3. When going uphill, go small. This goes along with the one above. If you’ve chosen to go uphill, there are going to be times that you are sure you won’t be able to make it. That’s especially true in life. Some challenges feel unconquerable. In that case, it’s best to look at the short distances. As the joke goes–how do you eat an elephant? One bite at a time. Don’t look at the whole hill; focus instead on the few yards in front of you. Look ahead a little ways and pick a target. On one hill that I used to regularly ride, I would pick my target and give myself permission to turn around when I reached that target. I never turned around. I always without fail picked another target and kept going.

I read an article recently by Kimberly Turner about resolutions for writing, and she made this point. Looking at the big picture is necessary so you know where you’re going, but looking at it too long can be overwhelming. Get the big picture, the big hill, in mind and then make smaller goals. Instead of saying, “I’m going to write that novel this year,” break it down and say, “I’m going to write chapter one this week.” Instead of saying, “I’m going to lose 25 pounds this year,” say “I’m going to eat healthy today,” and “I’m going to lose two pounds this month.”

4. Keep moving. Life is movement. It pushes forward, struggles, surges, creeps. It is never still. Growth is movement. To stop moving is to become stagnant, to die. To ride a bike is movement. You can’t ride a bike and be still at the same time. If in life you feel you are stuck, move. If you are depressed, move. If you are uncertain which path to take, take one. MOVE. As Winston Churchill said, “If you are going through hell, keep going.” Nothing lasts forever. If you are going through bad times, they will not last. Keep moving.

I wish I could say that you will not fall off your bike if you keep moving. You no doubt will take a spill at some point while biking. But it is a certainty that you will fall off if you don’t move at all.

I live in Colorado, where I can look out my window at any given moment and see the mountains. And they are beautiful, majestic, breathtaking. But my heart longs to be on the beach with its ceaseless movement. Life is movement. Growth is movement. Learning is movement. Biking is movement.

5. It’s all about you. When I first started riding, I would approach this one hill and kill myself trying to maintain my speed. It took a lot of the joy out of hitting that hill, because I just couldn’t ride it as fast as what I thought I should. I have riding friends, and I was judging myself–a fledgling rider–on their distances and speeds.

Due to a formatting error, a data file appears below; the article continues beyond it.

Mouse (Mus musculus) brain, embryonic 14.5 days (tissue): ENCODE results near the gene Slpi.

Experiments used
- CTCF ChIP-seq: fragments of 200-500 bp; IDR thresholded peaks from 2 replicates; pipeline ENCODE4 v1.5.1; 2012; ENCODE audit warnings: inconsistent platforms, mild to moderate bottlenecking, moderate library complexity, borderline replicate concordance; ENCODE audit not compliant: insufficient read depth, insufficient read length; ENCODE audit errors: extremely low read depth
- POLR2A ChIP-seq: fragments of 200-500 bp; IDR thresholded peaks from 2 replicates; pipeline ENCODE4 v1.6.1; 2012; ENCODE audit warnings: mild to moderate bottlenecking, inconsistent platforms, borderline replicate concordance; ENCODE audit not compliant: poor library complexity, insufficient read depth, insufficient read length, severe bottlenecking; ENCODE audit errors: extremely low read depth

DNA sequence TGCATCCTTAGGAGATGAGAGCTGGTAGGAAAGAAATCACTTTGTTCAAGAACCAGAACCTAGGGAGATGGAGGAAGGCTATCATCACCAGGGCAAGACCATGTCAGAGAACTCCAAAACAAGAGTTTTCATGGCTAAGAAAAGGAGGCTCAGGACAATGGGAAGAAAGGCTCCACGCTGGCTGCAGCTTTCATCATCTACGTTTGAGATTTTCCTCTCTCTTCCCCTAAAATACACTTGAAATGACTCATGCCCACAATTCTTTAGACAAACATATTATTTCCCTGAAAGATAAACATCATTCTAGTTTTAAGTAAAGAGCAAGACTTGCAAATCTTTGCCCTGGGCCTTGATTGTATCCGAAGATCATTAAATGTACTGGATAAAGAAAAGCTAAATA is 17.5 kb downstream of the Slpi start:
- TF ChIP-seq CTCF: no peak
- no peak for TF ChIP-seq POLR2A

Sometimes in life people will judge you based on their own standards. Sometimes you will judge yourself based on how they live their lives. But the truth is, no one sits in your saddle but you. No one resides in your skin but you. No one rides your path but you. That’s right–it’s all about you. Shinedown has a song called “What a Shame.” The first line of the chorus is “What a shame, what a shame to judge a life that you can’t change.”

Don’t let anyone else’s judgment change who you are–either when you’re riding or in life. We in the church are famous for doing that to others, judging them without knowing their lives, motivations, choices, challenges as if we had the right. I will write more about that in a future blog post.

6. Announce yourself. While it is all about you, recognize that you are part of a community. When you are on a bike and are approaching a pedestrian, you are supposed to announce yourself. “On your left.” This keeps them from unwittingly stepping out in front of you and hurting themselves, you and your bike. So it is in life. Announce yourself. This doesn’t mean that when you walk into a party you have to throw your arms open wide and belt out “Here I am! Embrace me!” It means say hello. It means reach out to someone else. Greet people. Smile. As a pastor at my old church used to say, “Be kind to everyone you meet, because everyone you meet is carrying a heavy load.”

I don’t just announce myself to the pedestrians on the bike path. I have a bell on my bike and I love ringing it. It’s a happy sound, and God knows we could use more happy sounds in this often sorrowful world. I ring the bell at other bikers. It’s a recognition that we are in a special community, that we both know the joys of pedal pumping. I saw a little girl one time and I know the joy on her face matched my own, and when I rang my bell and she rang hers in return, I felt like I’d met a sister, even though 40-plus years separated us.

There’s the first set. One final story–not because it fits in any particular category, but because it makes me happy when I remember it.